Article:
United States District Court, D. Massachusetts
OPINION AND ORDER
A. O'TOOLE, JR. UNITED STATES DISTRICT JUDGE.
magistrate judge to whom this matter was referred has filed a
report and recommendation (dkt. no. 197)
(“R&R”), recommending that the
plaintiffs' requests for summary judgment and sanctions
(dkt. nos. 171, 179, 181) be denied and that Prudential's
Motion for Summary Judgment (dkt. no. 175) be granted. The
plaintiffs filed timely objections to the recommendation, as
well as a response to Prudential's reply.
reviewing the R&R, the parties' submissions, and the
record, I OVERRULE the plaintiffs' objections and ADOPT
the R&R in its entirety. The Plaintiffs' objections
are meritless. I agree with the magistrate judge that the
policy lapsed in accordance with its terms and that
Prudential properly filed a Form 1099-R as a result.
also in agreement with the magistrate judge on the imposition
of sanctions: Prudential's request for sanctions is
GRANTED insofar as the plaintiffs are hereby enjoined from
filing any further pleadings against Prudential Insurance
Company of America or Prudential Insurance Agency, LLC,
relating to this insurance policy or related tax assessment
without prior leave of court, except for the purposes of
appealing this judgment.
the plaintiffs' requests for summary judgment and
sanctions (dkt. nos. 171, 179, 181) are DENIED.
Prudential's Motion for Summary Judgement (dkt. no. 175)
is GRANTED and its request for sanctions is GRANTED as
described above. Judgement shall enter for Prudential.
AND RECOMMENDATION ON PRUDENTIAL'S MOTION FOR SUMMARY
JUDGMENT AND PLAINTIFFS' MOTIONS FOR SUMMARY
Plaintiffs originally brought this pro se
action against Prudential Insurance Company of America and
Prudential Insurance Agency, LLC alleging those entities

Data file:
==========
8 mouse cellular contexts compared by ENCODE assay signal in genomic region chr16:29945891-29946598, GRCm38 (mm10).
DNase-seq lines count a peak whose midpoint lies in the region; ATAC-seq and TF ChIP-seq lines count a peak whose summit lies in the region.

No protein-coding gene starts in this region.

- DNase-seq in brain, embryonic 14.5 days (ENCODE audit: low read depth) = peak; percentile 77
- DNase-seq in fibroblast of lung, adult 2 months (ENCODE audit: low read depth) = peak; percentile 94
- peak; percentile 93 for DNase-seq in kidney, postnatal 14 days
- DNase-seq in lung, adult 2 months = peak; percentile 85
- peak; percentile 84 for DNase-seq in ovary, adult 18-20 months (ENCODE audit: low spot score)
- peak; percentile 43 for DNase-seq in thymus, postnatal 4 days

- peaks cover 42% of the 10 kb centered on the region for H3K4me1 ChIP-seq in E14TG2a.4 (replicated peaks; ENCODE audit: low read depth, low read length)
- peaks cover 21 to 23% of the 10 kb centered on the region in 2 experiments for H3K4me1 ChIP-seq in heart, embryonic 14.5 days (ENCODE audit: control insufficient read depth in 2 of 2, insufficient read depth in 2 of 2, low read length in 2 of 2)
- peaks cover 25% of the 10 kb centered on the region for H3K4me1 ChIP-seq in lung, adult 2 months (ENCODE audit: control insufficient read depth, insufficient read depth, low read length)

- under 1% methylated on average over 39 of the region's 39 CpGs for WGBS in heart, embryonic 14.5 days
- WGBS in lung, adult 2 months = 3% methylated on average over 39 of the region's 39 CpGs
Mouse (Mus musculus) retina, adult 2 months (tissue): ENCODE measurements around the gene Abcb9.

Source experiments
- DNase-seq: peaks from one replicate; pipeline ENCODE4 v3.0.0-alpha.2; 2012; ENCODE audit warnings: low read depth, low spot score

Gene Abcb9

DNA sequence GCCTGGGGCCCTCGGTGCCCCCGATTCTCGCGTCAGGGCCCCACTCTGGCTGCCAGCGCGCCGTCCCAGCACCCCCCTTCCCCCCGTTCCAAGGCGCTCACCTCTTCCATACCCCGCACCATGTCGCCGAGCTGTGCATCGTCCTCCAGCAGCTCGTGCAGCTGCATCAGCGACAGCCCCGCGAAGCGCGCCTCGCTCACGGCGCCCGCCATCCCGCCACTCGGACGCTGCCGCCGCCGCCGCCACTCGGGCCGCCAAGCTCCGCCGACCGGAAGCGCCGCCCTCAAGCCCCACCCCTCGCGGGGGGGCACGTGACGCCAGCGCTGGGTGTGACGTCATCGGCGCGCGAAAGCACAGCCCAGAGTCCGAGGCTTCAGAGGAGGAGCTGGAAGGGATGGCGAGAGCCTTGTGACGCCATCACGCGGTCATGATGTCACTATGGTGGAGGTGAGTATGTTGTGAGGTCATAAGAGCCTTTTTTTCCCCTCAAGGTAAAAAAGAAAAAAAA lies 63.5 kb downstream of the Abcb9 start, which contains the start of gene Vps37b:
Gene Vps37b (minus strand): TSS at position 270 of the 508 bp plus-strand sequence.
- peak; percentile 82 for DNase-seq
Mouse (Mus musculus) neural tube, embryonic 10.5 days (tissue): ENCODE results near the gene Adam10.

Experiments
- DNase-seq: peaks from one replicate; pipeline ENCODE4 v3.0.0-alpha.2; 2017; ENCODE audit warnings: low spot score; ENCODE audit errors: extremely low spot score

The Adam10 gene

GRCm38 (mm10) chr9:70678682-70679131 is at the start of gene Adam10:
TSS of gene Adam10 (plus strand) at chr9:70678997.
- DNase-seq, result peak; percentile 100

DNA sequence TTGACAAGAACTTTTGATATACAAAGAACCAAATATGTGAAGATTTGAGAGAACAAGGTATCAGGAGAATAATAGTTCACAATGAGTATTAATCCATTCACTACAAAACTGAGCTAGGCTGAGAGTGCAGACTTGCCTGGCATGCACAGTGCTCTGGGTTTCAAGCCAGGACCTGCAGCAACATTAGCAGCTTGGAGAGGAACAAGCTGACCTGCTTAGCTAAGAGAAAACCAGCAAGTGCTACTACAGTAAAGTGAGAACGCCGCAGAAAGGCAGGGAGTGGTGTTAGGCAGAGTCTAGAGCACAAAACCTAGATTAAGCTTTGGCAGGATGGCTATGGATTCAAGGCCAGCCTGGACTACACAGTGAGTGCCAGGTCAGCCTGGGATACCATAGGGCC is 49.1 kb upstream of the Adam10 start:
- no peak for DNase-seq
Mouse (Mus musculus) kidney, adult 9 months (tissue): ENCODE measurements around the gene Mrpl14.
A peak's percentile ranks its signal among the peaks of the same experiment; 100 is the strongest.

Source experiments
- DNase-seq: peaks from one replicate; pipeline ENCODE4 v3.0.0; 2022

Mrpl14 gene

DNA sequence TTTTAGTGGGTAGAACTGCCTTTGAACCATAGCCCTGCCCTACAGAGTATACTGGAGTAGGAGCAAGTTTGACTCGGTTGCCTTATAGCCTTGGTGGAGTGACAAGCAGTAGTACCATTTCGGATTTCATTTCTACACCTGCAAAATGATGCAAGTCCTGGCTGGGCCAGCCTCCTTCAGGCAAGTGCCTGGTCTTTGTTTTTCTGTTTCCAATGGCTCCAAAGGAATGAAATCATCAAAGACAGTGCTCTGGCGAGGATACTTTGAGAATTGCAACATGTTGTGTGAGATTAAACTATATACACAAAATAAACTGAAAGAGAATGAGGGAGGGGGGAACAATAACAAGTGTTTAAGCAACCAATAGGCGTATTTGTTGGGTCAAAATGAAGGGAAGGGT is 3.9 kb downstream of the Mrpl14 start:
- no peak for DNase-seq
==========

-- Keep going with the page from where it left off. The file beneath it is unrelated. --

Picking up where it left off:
wrongfully cancelled Paul Fraser's life insurance policy,
and fraudulently reported a resulting taxable gain to the
Internal Revenue Service (“IRS”), thereby
requiring Paul and Deborah Fraser to defend against a tax
deficiency notice issued by the IRS. This court previously
dismissed the action against Prudential Insurance Agency,
LLC. (Docket No. 59). Therefore, the sole remaining defendant
is Prudential Insurance Company of America, and that entity
will be referred to herein as “Prudential.”
the court's ruling on various dispositive motions, the
sole remaining count in this action is Count IV against
Prudential for the alleged improper cancellation of Paul
Fraser's insurance policy. (See Docket Nos. 53,
59). This matter is presently before the court on
Plaintiffs' “Objection to Electronic Order 169
[sic] and Renewed Motion for Summary Judgment”
(“Plaintiffs' Objection and Renewed Motion”)
(Docket No. 171), and Prudential's “Motion for
Summary Judgment.” (Docket No. 175).
Plaintiffs filed an opposition and supplemental opposition to
Prudential's motion, in which they also seek entry of
summary judgment in their favor and imposition of sanctions
against Prudential, as well as default judgments against
Prudential and Prudential Insurance Agency, LLC. (Docket Nos.
179, 181). The court has already ruled numerous times that
there is no basis for a default judgment against Prudential
Insurance Agency, LLC since it was dismissed from this case
on November 25, 2015, or against Prudential since it filed a
timely answer on December 9, 2015. (See,
e.g., Docket Nos. 31, 48, 61, 67-69, 74, 157).
Plaintiffs have proffered no reason for this court to revisit
those rulings. Additionally, at the motion hearing on July
11, 2018, Prudential requested that the court issue sanctions
and enjoin Plaintiffs from continuously filing such motions
against them in this court.
the reasons detailed herein, this court recommends to the
District Judge to whom this case is assigned that
Prudential's “Motion for Summary Judgment”
(Docket No. 175) be ALLOWED, and that Plaintiffs'
requests for summary judgment in their favor (Docket Nos.
171, 179, 181) be DENIED. Additionally, this court recommends
that Prudential's request for sanctions be GRANTED in
that the Plaintiffs be precluded from filing any further
pleadings against Prudential or Prudential Insurance Agency
LLC relating to the Policy (as defined herein) or related tax
assessment without prior leave of court, except in connection
with an appeal of the rulings on any of the motions for
summary judgment. Finally, this court recommends that the
Plaintiffs' request for sanctions be DENIED.
STATEMENT OF FACTS
of the Record
following facts are undisputed unless otherwise indicated.
The facts are derived from “The Prudential Insurance
Company's Statement of Facts” (Docket No. 176)
(“DF”) and the exhibits attached to the Affidavit
of Andrew Yonker (“Yonker Aff.”), which is